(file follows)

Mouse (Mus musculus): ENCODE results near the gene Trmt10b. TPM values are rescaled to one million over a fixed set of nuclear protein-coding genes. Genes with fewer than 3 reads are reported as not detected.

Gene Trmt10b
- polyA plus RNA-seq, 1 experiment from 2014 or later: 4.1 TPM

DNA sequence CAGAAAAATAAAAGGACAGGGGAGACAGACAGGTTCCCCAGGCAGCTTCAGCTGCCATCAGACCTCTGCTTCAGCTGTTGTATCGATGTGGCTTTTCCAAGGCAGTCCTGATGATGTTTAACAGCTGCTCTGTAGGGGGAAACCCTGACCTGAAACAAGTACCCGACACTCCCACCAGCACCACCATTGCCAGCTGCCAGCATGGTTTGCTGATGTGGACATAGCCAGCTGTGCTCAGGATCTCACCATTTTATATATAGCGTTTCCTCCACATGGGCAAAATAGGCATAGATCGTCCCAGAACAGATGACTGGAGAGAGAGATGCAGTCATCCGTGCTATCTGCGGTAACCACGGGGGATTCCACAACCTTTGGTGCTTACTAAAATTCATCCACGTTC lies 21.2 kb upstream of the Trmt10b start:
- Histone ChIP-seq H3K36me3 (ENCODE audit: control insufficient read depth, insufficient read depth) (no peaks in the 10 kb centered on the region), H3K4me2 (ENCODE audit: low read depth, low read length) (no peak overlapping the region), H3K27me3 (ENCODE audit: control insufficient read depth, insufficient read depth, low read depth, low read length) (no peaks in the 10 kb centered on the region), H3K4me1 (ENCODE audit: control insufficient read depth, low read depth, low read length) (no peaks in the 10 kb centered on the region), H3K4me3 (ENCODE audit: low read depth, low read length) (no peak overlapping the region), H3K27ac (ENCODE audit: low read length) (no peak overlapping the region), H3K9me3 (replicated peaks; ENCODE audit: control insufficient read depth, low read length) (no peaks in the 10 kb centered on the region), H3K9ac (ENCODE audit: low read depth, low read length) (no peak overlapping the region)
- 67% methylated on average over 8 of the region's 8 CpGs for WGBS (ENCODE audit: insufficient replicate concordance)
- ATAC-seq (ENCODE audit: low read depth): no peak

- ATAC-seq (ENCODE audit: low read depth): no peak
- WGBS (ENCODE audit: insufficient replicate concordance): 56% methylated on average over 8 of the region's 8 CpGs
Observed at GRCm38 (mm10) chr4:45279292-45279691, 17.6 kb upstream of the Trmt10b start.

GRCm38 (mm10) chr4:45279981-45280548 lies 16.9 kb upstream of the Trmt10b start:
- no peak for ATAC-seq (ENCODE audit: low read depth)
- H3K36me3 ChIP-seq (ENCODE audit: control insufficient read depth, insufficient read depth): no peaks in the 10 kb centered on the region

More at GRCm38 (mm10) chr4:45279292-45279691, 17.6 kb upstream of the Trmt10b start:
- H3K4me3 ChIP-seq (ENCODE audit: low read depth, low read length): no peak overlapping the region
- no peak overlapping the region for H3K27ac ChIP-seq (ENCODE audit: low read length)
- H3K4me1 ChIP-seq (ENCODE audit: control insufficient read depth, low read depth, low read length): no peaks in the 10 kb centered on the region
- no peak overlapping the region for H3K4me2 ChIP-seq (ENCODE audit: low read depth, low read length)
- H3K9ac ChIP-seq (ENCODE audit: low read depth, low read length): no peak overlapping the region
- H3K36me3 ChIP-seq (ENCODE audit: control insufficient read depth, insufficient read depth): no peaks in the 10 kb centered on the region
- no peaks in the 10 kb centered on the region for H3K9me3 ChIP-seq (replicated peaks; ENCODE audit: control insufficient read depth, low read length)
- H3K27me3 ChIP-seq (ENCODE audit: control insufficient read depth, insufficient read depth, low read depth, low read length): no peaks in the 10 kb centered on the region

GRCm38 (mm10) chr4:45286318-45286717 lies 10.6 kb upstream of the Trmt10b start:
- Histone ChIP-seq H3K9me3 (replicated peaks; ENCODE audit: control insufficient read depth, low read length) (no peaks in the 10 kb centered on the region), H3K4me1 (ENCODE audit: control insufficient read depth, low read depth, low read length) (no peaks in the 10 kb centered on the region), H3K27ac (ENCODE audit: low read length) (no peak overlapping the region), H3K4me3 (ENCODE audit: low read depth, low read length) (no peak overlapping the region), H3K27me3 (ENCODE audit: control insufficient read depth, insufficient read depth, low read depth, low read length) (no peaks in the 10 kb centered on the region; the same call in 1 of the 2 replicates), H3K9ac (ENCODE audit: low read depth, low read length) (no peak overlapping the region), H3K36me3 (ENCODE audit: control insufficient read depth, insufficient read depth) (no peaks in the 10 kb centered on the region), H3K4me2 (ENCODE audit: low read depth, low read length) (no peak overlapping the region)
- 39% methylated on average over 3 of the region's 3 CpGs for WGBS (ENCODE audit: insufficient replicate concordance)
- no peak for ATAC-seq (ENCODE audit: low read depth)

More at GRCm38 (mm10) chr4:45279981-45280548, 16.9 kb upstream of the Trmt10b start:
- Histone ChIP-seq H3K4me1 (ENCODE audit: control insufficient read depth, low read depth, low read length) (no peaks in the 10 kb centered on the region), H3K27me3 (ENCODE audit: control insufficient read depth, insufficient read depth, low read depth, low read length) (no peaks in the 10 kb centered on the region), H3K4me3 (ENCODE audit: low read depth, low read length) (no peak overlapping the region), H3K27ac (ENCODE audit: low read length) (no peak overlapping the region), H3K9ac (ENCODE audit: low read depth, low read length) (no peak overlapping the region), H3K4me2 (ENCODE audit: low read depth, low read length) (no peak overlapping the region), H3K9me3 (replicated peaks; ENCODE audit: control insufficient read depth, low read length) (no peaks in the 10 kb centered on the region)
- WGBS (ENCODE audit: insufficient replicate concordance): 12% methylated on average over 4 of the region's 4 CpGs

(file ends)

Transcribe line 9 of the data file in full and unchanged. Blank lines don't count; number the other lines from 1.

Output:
- WGBS (ENCODE audit: insufficient replicate concordance): 56% methylated on average over 8 of the region's 8 CpGs